Consider the polo shirt -- that classic pullover with short sleeves, button placket and attached collar ideal for an afternoon of golf, dress-down day at the office or a gift for Dad.
Many men view them as a fashion must-have, with 87.5 percent dubbing the polo a man's version of the little black dress, according to a Lands' End survey of more than 2,000 members of Golf Digest's database.
"It is an item that is considered to be a classic and timeless style" with a rich history in menswear, said trend expert and author Tom Julian, owner of the brand consulting company Tom Julian Group in New York City.
There are various stories about how polo shirts came to be, but it's generally accepted that American and English athletes sported them on the polo field by the early 1900s. The shirts' colors and patterns denoted team membership. At first, they were made of knitted wool, Mr. Julian said, but later they were designed in more comfortable, breathable fabrics such as cotton and other fiber blends. Technological innovations helped to refine the fabrics used for polo shirts, said John Franke, who has taught fashion merchandising for more than 30 years at the Art Institute of Pittsburgh.
Grand Slam French tennis champion Rene Lacoste helped the shirt cross over from polo to tennis by lengthening its tail. Industrial production of the first Lacoste polos began in the early 1930s, according to the company's website. Once the media started branding Mr. Lacoste as "The Crocodile," he emblazoned a reptile on the shirt.
In the 1940s, Lacoste's production was halted by World War II but resumed in France in 1946. The company initiated exports to the United States in the early 1950s.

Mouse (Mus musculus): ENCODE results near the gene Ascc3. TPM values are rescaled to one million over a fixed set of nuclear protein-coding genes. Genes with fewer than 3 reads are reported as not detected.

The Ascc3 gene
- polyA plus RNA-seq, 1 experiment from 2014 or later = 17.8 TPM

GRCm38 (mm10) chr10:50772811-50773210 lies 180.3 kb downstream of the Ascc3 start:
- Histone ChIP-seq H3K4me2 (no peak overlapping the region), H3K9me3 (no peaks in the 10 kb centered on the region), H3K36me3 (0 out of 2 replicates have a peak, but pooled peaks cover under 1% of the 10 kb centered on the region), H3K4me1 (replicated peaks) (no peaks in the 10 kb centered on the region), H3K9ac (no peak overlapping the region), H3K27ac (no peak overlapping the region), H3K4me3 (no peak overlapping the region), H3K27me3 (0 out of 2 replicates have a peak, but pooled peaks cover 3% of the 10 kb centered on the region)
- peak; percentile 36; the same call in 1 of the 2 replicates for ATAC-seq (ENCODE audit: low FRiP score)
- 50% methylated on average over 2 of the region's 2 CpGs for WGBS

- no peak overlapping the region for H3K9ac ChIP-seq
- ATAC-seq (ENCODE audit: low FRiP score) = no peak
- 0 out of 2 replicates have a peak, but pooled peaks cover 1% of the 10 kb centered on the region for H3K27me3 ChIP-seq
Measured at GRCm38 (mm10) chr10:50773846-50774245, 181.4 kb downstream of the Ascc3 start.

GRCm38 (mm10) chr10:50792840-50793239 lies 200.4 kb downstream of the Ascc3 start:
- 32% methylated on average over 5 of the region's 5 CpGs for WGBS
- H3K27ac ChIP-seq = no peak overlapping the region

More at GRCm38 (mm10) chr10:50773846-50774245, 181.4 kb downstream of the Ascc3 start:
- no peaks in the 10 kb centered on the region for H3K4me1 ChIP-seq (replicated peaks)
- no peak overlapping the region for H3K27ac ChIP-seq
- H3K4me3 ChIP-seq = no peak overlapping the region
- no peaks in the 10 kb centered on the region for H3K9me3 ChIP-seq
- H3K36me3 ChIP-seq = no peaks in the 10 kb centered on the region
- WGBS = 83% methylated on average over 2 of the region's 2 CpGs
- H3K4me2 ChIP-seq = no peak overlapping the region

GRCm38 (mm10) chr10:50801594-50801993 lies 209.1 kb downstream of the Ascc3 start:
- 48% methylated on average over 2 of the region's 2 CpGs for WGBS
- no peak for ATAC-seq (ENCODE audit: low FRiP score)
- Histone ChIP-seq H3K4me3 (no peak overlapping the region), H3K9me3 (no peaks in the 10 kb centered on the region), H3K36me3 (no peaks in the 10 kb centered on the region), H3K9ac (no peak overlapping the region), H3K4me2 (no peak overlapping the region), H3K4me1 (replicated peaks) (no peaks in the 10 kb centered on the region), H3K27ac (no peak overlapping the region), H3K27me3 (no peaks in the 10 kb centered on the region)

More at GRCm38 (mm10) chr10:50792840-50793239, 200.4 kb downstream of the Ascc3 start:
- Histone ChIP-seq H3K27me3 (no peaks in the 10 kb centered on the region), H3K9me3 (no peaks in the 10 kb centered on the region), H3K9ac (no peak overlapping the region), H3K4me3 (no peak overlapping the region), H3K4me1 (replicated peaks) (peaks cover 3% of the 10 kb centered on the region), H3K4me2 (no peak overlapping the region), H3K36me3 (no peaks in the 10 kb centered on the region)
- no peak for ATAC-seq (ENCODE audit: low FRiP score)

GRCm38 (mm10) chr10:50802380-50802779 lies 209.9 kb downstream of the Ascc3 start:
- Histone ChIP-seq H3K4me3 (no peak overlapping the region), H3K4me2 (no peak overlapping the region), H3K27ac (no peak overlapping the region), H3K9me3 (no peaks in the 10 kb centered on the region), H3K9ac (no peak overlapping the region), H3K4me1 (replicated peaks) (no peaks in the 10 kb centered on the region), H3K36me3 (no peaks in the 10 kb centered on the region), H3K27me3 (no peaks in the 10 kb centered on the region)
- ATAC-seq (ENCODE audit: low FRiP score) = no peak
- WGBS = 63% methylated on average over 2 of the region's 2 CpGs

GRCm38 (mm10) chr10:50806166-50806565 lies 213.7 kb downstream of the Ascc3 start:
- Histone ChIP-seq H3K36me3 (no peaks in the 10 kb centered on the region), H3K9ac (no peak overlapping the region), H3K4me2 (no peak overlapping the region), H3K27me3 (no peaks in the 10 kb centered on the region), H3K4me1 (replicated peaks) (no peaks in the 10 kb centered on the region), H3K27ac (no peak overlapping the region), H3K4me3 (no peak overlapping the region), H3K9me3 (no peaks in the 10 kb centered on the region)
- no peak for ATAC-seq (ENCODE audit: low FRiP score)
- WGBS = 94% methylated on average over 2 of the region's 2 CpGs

As people moved from the farm and into factories, they found themselves seeking something to do -- and wear -- during leisure time after work and on weekends. The polo shirt evolved from something men wore to play sports to apparel they lounged in while watching them.
As the 20th century progressed, the shirt became popular in other sports, such as golf, and more designers pitched adaptations, with styles by Brooks Brothers, Le Tigre and Ralph Lauren some of the most prominent.
"Ralph brought it into a marketing scenario when he launched his company," Mr. Julian said. Although Mr. Lauren's Polo line sells more than just the namesake shirts, the brand embraces the status of a life of leisure and luxury that the polo shirt traditionally has represented, Mr. Franke said.
Today, polo shirts continue to maintain their spots in the closet alongside other menswear essentials such as the oxford dress shirt and navy blazer. Their longevity can be in part attributed to their versatility, because they can be paired with other sportswear for playing golf or tennis or dressed up with khakis for a date or business event. It also became in the early 1990s a more acceptable option for work attire as companies started observing casual Fridays.
Polo shirts have become a go-to gift, largely because of their easy sizing. People may not know their father's neck size or sleeve length, but they probably can guess if he wears a small, medium or large. They also are in some ways unique for their ability to cross cultural, financial and societal divides.
"They're like the every man's shirt, whether you're getting them at Barneys New York for $200 made out of silk or you're getting them at Kmart for $12.99 made out of cotton," Mr. Franke said. "They're everywhere."
Sara Bauknecht: email@example.com .